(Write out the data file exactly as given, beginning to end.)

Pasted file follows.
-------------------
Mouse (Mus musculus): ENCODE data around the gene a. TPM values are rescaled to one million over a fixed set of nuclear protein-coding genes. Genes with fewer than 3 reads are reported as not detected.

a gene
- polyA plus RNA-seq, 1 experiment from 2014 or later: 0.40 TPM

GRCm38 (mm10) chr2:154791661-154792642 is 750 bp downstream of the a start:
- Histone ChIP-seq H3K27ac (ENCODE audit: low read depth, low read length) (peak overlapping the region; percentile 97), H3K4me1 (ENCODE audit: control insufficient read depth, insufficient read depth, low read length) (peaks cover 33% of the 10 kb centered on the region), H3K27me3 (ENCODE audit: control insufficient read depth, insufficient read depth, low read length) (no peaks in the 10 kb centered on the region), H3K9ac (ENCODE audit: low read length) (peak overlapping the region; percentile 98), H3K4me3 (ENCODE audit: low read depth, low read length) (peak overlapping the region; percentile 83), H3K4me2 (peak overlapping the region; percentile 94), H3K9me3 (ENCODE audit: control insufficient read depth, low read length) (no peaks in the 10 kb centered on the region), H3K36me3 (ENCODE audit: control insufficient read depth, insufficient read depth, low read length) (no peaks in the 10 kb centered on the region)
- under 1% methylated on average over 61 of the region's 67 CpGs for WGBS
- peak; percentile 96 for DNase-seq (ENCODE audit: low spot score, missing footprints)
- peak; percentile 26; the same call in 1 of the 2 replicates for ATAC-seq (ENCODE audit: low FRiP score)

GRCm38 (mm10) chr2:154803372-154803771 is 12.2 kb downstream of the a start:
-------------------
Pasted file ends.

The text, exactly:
Mouse (Mus musculus): ENCODE data around the gene a. TPM values are rescaled to one million over a fixed set of nuclear protein-coding genes. Genes with fewer than 3 reads are reported as not detected.

a gene
- polyA plus RNA-seq, 1 experiment from 2014 or later: 0.40 TPM

GRCm38 (mm10) chr2:154791661-154792642 is 750 bp downstream of the a start:
- Histone ChIP-seq H3K27ac (ENCODE audit: low read depth, low read length) (peak overlapping the region; percentile 97), H3K4me1 (ENCODE audit: control insufficient read depth, insufficient read depth, low read length) (peaks cover 33% of the 10 kb centered on the region), H3K27me3 (ENCODE audit: control insufficient read depth, insufficient read depth, low read length) (no peaks in the 10 kb centered on the region), H3K9ac (ENCODE audit: low read length) (peak overlapping the region; percentile 98), H3K4me3 (ENCODE audit: low read depth, low read length) (peak overlapping the region; percentile 83), H3K4me2 (peak overlapping the region; percentile 94), H3K9me3 (ENCODE audit: control insufficient read depth, low read length) (no peaks in the 10 kb centered on the region), H3K36me3 (ENCODE audit: control insufficient read depth, insufficient read depth, low read length) (no peaks in the 10 kb centered on the region)
- under 1% methylated on average over 61 of the region's 67 CpGs for WGBS
- peak; percentile 96 for DNase-seq (ENCODE audit: low spot score, missing footprints)
- peak; percentile 26; the same call in 1 of the 2 replicates for ATAC-seq (ENCODE audit: low FRiP score)

GRCm38 (mm10) chr2:154803372-154803771 is 12.2 kb downstream of the a start: